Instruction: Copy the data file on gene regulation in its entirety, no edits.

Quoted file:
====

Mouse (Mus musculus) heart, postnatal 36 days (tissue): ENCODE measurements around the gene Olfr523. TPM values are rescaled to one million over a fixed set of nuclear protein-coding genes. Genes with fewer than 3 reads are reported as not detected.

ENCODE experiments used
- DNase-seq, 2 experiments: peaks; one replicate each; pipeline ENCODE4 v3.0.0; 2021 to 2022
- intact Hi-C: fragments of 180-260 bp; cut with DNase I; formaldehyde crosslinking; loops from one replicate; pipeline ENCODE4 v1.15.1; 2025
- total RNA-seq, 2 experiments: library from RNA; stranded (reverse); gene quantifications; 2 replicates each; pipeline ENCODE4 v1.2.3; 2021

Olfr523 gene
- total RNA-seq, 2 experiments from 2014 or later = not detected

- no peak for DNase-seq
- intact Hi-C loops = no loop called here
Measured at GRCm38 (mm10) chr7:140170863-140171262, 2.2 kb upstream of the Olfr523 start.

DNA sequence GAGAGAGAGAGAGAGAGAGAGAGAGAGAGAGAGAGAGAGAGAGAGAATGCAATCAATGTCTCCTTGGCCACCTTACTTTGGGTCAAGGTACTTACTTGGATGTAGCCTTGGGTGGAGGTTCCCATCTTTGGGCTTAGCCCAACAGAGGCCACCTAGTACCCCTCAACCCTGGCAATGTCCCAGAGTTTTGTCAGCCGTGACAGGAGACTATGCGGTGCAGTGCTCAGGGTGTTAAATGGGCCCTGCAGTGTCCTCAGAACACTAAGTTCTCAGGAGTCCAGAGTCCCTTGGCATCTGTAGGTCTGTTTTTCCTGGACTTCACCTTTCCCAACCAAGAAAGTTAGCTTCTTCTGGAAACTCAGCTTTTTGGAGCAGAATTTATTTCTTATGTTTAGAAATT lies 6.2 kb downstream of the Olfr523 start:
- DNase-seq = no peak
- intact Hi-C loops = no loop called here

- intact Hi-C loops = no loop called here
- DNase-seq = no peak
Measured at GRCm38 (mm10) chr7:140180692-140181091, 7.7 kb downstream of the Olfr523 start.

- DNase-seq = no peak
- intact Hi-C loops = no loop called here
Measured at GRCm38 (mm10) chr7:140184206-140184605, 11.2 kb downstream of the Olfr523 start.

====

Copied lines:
Mouse (Mus musculus) heart, postnatal 36 days (tissue): ENCODE measurements around the gene Olfr523. TPM values are rescaled to one million over a fixed set of nuclear protein-coding genes. Genes with fewer than 3 reads are reported as not detected.

ENCODE experiments used
- DNase-seq, 2 experiments: peaks; one replicate each; pipeline ENCODE4 v3.0.0; 2021 to 2022
- intact Hi-C: fragments of 180-260 bp; cut with DNase I; formaldehyde crosslinking; loops from one replicate; pipeline ENCODE4 v1.15.1; 2025
- total RNA-seq, 2 experiments: library from RNA; stranded (reverse); gene quantifications; 2 replicates each; pipeline ENCODE4 v1.2.3; 2021

Olfr523 gene
- total RNA-seq, 2 experiments from 2014 or later = not detected

- no peak for DNase-seq
- intact Hi-C loops = no loop called here
Measured at GRCm38 (mm10) chr7:140170863-140171262, 2.2 kb upstream of the Olfr523 start.

DNA sequence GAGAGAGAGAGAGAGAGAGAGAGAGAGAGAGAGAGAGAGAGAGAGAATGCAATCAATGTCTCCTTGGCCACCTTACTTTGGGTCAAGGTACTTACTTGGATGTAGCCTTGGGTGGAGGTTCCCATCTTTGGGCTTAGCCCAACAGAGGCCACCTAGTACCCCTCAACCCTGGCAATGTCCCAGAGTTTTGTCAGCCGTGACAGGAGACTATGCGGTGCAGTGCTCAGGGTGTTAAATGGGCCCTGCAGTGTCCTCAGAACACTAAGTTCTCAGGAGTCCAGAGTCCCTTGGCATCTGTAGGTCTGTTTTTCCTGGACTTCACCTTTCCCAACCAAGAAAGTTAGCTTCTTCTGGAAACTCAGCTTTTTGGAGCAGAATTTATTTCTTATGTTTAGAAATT lies 6.2 kb downstream of the Olfr523 start:
- DNase-seq = no peak
- intact Hi-C loops = no loop called here

- intact Hi-C loops = no loop called here
- DNase-seq = no peak
Measured at GRCm38 (mm10) chr7:140180692-140181091, 7.7 kb downstream of the Olfr523 start.

- DNase-seq = no peak
- intact Hi-C loops = no loop called here
Measured at GRCm38 (mm10) chr7:140184206-140184605, 11.2 kb downstream of the Olfr523 start.